National Autistic Society: If your relative has an Autistic Spectrum Condition you can contact the National Autistic Society which offers advice and information to people on the autism spectrum and their families: Mon-Fri, 10am – 4pm.www.autism.org.uk Tel: 0808 8004104 or email: firstname.lastname@example.org
Hft Family Carer Support Service (FCSS): provides free information and support to all family carers of people with learning disabilities. For help or more information call 0117 9061751; email email@example.com; write to FCSS at Hft, 5 – 6 Brook Office Park, Emersons Green, Bristol BS16 7FL and see www.hft.org.uk/family_carer_support
Respond: works with children and adults with learning disabilities who have experienced abuse or trauma, as well as those who have abused others, through psychotherapy, advocacy, campaigning and other support. Respond also runs a free helpline: 0808 808 0700. If you call outside opening hours leave a message and someone will get back to you. For more info see their website: www.respond.org.uk/
Voice UK: are a national charity supporting people with learning disabilities and other vulnerable people who have experienced crime or abuse. They have a helpline for carers, parents and professionals on 080 8802 8686 (Mon-Fri, 9am – 5pm) or email firstname.lastname@example.org
Other useful contacts
Samaritans: Confidential emotional support 24 hours a day, 7 days a week to those experiencing despair, distress or suicidal feelings. Tel: 08457 909090. Email: email@example.com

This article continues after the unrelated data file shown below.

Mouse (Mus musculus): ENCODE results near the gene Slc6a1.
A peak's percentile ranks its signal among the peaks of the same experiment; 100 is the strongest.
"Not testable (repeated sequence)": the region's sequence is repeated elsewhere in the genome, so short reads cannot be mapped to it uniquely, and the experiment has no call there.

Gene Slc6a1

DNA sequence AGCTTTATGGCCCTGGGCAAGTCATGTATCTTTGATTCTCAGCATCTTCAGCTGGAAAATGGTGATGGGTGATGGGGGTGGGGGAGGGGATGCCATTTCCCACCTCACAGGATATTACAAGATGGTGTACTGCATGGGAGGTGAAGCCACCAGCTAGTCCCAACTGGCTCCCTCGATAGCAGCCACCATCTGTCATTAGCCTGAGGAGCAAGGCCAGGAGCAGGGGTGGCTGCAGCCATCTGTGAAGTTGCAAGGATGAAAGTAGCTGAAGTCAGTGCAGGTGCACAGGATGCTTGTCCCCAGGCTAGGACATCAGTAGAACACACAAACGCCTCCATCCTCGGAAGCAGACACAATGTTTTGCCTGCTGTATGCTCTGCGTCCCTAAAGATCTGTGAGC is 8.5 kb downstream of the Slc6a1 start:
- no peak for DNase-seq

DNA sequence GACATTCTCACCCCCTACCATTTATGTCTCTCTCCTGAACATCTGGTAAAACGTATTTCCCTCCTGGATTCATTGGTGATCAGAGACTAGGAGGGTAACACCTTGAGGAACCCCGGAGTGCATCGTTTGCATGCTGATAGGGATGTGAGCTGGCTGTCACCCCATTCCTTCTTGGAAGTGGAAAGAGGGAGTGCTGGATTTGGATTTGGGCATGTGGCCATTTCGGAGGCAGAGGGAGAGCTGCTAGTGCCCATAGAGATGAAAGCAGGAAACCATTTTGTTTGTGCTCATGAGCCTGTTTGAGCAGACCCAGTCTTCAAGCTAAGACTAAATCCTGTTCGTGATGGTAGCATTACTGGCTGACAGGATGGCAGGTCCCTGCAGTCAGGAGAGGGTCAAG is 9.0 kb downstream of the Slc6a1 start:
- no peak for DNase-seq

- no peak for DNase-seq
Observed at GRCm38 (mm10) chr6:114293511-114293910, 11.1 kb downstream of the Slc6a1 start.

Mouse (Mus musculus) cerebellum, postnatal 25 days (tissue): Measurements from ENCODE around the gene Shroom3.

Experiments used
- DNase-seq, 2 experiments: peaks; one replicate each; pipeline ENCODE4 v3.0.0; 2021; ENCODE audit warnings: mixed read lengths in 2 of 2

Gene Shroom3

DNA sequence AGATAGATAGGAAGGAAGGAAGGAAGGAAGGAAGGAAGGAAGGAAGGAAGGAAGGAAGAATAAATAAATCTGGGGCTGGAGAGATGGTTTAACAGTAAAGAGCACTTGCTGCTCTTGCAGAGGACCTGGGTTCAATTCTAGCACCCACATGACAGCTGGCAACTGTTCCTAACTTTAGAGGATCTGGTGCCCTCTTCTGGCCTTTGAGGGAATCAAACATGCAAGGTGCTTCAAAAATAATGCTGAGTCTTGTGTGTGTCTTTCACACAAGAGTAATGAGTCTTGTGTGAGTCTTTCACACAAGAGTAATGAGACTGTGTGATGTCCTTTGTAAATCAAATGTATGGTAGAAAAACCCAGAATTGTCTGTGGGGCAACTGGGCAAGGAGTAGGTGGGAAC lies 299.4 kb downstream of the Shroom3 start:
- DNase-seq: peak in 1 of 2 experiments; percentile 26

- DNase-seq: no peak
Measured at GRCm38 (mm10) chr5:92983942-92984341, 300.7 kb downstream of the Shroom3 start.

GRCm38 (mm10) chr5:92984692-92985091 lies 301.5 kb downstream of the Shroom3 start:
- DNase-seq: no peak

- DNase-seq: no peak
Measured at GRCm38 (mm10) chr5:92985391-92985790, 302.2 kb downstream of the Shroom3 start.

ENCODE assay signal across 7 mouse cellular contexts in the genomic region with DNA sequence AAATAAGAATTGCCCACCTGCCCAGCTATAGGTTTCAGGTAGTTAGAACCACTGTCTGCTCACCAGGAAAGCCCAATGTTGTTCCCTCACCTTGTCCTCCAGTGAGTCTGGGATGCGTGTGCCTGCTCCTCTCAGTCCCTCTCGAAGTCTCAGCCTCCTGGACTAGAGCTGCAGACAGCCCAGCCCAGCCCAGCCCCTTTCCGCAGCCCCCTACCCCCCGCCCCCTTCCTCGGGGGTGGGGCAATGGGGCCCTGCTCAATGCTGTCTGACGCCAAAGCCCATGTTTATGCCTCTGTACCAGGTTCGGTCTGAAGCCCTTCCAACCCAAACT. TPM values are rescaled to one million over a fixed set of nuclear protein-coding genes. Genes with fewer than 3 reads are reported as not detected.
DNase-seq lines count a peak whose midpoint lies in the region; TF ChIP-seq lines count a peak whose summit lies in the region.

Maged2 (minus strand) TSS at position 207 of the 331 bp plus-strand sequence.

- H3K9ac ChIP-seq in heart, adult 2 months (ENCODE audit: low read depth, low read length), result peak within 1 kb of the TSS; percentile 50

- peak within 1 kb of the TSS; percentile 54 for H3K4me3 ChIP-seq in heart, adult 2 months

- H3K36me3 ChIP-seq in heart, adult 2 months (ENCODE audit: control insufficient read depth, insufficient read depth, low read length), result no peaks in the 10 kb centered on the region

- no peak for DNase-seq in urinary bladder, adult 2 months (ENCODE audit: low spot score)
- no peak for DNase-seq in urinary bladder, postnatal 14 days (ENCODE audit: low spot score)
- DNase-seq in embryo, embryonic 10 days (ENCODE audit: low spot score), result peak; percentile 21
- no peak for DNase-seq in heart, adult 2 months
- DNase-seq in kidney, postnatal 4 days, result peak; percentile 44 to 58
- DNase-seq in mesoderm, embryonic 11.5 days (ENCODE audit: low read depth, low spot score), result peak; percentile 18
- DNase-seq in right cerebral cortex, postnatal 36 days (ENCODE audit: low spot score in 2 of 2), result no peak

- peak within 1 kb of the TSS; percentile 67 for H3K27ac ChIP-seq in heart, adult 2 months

About the Care Quality Commission
The Care Quality Commission (CQC) is the independent regulator of health and social care in England. We make sure that care in hospitals, dental practices, ambulances, care homes, people’s own homes and elsewhere meets national standards of quality and safety – the standards anyone should expect whenever or wherever they receive care. We also protect the interests of vulnerable people, including those whose rights are restricted under the Mental Health Act.
We register services if they meet national standards, we make unannounced inspections of services – both on a regular basis and in response to concerns – and we carry out investigations into why care fails to improve. We continually monitor information from our inspections, from information we collect nationally and locally, and from the public, local groups, care workers and whistleblowers. We put the views, experiences, health and wellbeing of people who use services at the centre of our work and we have a range of powers we can use to take action if people are getting poor care.